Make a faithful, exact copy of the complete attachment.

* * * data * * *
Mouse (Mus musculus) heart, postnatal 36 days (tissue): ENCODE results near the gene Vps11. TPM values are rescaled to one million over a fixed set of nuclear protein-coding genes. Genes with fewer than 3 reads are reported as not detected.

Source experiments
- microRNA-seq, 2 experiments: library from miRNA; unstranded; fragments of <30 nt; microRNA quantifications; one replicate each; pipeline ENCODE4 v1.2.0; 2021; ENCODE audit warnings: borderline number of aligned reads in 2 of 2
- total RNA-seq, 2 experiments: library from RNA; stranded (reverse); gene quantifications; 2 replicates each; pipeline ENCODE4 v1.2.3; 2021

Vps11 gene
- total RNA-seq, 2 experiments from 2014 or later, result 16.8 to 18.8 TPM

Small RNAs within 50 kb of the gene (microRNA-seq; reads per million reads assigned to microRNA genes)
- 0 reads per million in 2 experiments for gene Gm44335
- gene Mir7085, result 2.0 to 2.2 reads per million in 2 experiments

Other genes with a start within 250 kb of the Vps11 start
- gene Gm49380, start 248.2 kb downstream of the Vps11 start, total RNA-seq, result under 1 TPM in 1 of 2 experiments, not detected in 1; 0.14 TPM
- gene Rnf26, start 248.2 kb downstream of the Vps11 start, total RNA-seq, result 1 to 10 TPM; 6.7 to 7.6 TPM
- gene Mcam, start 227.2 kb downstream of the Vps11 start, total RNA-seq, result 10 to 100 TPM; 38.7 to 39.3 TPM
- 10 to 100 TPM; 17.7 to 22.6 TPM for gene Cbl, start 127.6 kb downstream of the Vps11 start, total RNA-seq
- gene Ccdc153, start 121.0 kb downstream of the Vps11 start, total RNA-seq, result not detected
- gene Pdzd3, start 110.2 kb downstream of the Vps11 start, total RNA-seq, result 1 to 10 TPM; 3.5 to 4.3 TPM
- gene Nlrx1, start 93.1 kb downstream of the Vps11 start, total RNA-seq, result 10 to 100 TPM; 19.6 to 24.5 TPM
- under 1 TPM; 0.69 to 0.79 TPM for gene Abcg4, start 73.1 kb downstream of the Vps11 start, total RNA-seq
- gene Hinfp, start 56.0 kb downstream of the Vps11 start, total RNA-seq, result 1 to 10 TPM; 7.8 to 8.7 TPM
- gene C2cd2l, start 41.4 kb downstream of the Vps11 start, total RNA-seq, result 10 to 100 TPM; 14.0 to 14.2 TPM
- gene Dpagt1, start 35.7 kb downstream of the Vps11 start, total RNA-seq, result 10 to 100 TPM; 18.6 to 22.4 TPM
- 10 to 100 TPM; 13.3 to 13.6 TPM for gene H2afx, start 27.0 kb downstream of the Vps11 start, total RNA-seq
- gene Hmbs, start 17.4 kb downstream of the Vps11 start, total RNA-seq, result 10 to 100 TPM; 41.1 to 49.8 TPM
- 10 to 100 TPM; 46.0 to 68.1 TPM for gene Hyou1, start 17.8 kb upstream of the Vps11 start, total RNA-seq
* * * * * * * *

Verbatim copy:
Mouse (Mus musculus) heart, postnatal 36 days (tissue): ENCODE results near the gene Vps11. TPM values are rescaled to one million over a fixed set of nuclear protein-coding genes. Genes with fewer than 3 reads are reported as not detected.

Source experiments
- microRNA-seq, 2 experiments: library from miRNA; unstranded; fragments of <30 nt; microRNA quantifications; one replicate each; pipeline ENCODE4 v1.2.0; 2021; ENCODE audit warnings: borderline number of aligned reads in 2 of 2
- total RNA-seq, 2 experiments: library from RNA; stranded (reverse); gene quantifications; 2 replicates each; pipeline ENCODE4 v1.2.3; 2021

Vps11 gene
- total RNA-seq, 2 experiments from 2014 or later, result 16.8 to 18.8 TPM

Small RNAs within 50 kb of the gene (microRNA-seq; reads per million reads assigned to microRNA genes)
- 0 reads per million in 2 experiments for gene Gm44335
- gene Mir7085, result 2.0 to 2.2 reads per million in 2 experiments

Other genes with a start within 250 kb of the Vps11 start
- gene Gm49380, start 248.2 kb downstream of the Vps11 start, total RNA-seq, result under 1 TPM in 1 of 2 experiments, not detected in 1; 0.14 TPM
- gene Rnf26, start 248.2 kb downstream of the Vps11 start, total RNA-seq, result 1 to 10 TPM; 6.7 to 7.6 TPM
- gene Mcam, start 227.2 kb downstream of the Vps11 start, total RNA-seq, result 10 to 100 TPM; 38.7 to 39.3 TPM
- 10 to 100 TPM; 17.7 to 22.6 TPM for gene Cbl, start 127.6 kb downstream of the Vps11 start, total RNA-seq
- gene Ccdc153, start 121.0 kb downstream of the Vps11 start, total RNA-seq, result not detected
- gene Pdzd3, start 110.2 kb downstream of the Vps11 start, total RNA-seq, result 1 to 10 TPM; 3.5 to 4.3 TPM
- gene Nlrx1, start 93.1 kb downstream of the Vps11 start, total RNA-seq, result 10 to 100 TPM; 19.6 to 24.5 TPM
- under 1 TPM; 0.69 to 0.79 TPM for gene Abcg4, start 73.1 kb downstream of the Vps11 start, total RNA-seq
- gene Hinfp, start 56.0 kb downstream of the Vps11 start, total RNA-seq, result 1 to 10 TPM; 7.8 to 8.7 TPM
- gene C2cd2l, start 41.4 kb downstream of the Vps11 start, total RNA-seq, result 10 to 100 TPM; 14.0 to 14.2 TPM
- gene Dpagt1, start 35.7 kb downstream of the Vps11 start, total RNA-seq, result 10 to 100 TPM; 18.6 to 22.4 TPM
- 10 to 100 TPM; 13.3 to 13.6 TPM for gene H2afx, start 27.0 kb downstream of the Vps11 start, total RNA-seq
- gene Hmbs, start 17.4 kb downstream of the Vps11 start, total RNA-seq, result 10 to 100 TPM; 41.1 to 49.8 TPM
- 10 to 100 TPM; 46.0 to 68.1 TPM for gene Hyou1, start 17.8 kb upstream of the Vps11 start, total RNA-seq